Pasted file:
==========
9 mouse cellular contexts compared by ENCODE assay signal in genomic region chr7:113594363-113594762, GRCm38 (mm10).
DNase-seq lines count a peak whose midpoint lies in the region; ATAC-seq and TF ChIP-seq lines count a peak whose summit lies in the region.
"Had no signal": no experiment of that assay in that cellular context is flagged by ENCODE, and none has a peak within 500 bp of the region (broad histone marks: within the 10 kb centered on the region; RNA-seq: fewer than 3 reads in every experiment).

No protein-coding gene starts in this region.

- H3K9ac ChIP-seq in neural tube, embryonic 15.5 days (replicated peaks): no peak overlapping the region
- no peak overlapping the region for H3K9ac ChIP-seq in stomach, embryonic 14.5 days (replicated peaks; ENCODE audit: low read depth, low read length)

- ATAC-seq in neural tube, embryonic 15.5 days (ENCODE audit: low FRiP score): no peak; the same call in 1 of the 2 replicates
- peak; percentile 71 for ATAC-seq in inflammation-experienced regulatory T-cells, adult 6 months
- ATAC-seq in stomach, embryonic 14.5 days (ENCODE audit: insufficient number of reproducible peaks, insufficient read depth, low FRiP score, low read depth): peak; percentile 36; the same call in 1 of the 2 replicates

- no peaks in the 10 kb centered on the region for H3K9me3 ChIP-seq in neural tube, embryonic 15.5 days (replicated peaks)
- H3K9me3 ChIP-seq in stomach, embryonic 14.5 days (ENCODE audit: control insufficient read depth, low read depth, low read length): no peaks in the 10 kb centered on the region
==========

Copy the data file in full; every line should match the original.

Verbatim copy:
9 mouse cellular contexts compared by ENCODE assay signal in genomic region chr7:113594363-113594762, GRCm38 (mm10).
DNase-seq lines count a peak whose midpoint lies in the region; ATAC-seq and TF ChIP-seq lines count a peak whose summit lies in the region.
"Had no signal": no experiment of that assay in that cellular context is flagged by ENCODE, and none has a peak within 500 bp of the region (broad histone marks: within the 10 kb centered on the region; RNA-seq: fewer than 3 reads in every experiment).

No protein-coding gene starts in this region.

- H3K9ac ChIP-seq in neural tube, embryonic 15.5 days (replicated peaks): no peak overlapping the region
- no peak overlapping the region for H3K9ac ChIP-seq in stomach, embryonic 14.5 days (replicated peaks; ENCODE audit: low read depth, low read length)

- ATAC-seq in neural tube, embryonic 15.5 days (ENCODE audit: low FRiP score): no peak; the same call in 1 of the 2 replicates
- peak; percentile 71 for ATAC-seq in inflammation-experienced regulatory T-cells, adult 6 months
- ATAC-seq in stomach, embryonic 14.5 days (ENCODE audit: insufficient number of reproducible peaks, insufficient read depth, low FRiP score, low read depth): peak; percentile 36; the same call in 1 of the 2 replicates

- no peaks in the 10 kb centered on the region for H3K9me3 ChIP-seq in neural tube, embryonic 15.5 days (replicated peaks)
- H3K9me3 ChIP-seq in stomach, embryonic 14.5 days (ENCODE audit: control insufficient read depth, low read depth, low read length): no peaks in the 10 kb centered on the region